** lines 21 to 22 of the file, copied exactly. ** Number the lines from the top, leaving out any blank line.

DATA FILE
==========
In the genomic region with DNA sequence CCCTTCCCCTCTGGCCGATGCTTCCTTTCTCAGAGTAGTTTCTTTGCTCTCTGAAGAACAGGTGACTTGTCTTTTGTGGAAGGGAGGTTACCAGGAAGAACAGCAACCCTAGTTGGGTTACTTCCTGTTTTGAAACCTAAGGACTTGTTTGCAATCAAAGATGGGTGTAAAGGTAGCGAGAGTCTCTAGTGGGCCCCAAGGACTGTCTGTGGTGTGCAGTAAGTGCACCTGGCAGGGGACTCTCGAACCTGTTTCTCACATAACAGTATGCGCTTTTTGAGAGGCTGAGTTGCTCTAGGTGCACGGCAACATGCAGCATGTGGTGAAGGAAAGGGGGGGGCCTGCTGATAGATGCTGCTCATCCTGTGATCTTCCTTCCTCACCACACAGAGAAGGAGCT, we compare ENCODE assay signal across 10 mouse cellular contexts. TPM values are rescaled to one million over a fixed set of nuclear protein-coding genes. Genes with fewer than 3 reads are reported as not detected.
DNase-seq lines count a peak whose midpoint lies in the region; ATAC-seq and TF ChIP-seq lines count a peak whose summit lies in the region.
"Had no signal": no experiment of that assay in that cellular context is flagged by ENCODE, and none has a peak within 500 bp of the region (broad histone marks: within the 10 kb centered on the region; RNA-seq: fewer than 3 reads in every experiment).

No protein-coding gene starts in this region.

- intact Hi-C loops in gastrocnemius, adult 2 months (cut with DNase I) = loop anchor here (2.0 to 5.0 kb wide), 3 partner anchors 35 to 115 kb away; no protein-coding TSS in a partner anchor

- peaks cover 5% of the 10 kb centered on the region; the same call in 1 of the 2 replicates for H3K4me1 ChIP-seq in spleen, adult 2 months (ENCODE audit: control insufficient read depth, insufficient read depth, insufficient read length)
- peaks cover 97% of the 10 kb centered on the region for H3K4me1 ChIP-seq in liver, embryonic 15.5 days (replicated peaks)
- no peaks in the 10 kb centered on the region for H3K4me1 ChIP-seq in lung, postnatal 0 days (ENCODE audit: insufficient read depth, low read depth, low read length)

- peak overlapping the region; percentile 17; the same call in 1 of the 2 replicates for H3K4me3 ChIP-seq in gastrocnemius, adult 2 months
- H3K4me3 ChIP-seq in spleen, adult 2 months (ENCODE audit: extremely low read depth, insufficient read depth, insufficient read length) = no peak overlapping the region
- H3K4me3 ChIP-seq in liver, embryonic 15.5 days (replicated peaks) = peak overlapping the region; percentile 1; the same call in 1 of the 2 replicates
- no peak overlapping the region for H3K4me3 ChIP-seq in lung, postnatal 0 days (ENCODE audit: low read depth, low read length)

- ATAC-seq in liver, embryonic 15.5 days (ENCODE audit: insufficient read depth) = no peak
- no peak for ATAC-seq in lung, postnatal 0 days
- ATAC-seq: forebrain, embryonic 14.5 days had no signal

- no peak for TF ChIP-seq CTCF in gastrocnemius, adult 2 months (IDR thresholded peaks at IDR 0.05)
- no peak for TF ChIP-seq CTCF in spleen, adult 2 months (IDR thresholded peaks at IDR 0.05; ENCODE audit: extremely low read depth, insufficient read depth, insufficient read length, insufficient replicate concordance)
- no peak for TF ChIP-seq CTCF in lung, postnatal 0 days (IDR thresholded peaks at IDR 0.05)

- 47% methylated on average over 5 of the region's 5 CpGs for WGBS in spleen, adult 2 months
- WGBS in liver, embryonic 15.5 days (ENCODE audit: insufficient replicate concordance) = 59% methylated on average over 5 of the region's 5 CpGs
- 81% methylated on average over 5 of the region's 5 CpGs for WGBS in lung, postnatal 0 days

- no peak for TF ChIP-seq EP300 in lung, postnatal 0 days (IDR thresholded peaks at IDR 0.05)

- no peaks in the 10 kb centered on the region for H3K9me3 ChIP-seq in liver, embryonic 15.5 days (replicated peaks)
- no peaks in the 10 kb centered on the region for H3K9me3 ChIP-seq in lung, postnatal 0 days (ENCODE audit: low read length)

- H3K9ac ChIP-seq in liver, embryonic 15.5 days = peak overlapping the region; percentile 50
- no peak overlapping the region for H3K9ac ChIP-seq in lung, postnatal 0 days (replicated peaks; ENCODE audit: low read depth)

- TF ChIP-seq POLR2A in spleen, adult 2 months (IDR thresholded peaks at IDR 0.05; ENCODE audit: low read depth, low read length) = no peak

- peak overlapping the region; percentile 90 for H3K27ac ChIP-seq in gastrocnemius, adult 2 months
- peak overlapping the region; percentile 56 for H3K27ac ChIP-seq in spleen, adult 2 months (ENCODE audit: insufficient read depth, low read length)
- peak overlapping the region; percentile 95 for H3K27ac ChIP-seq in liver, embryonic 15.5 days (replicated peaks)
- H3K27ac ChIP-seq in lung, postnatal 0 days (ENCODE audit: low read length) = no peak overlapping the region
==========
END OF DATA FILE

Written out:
- 81% methylated on average over 5 of the region's 5 CpGs for WGBS in lung, postnatal 0 days

- no peak for TF ChIP-seq EP300 in lung, postnatal 0 days (IDR thresholded peaks at IDR 0.05)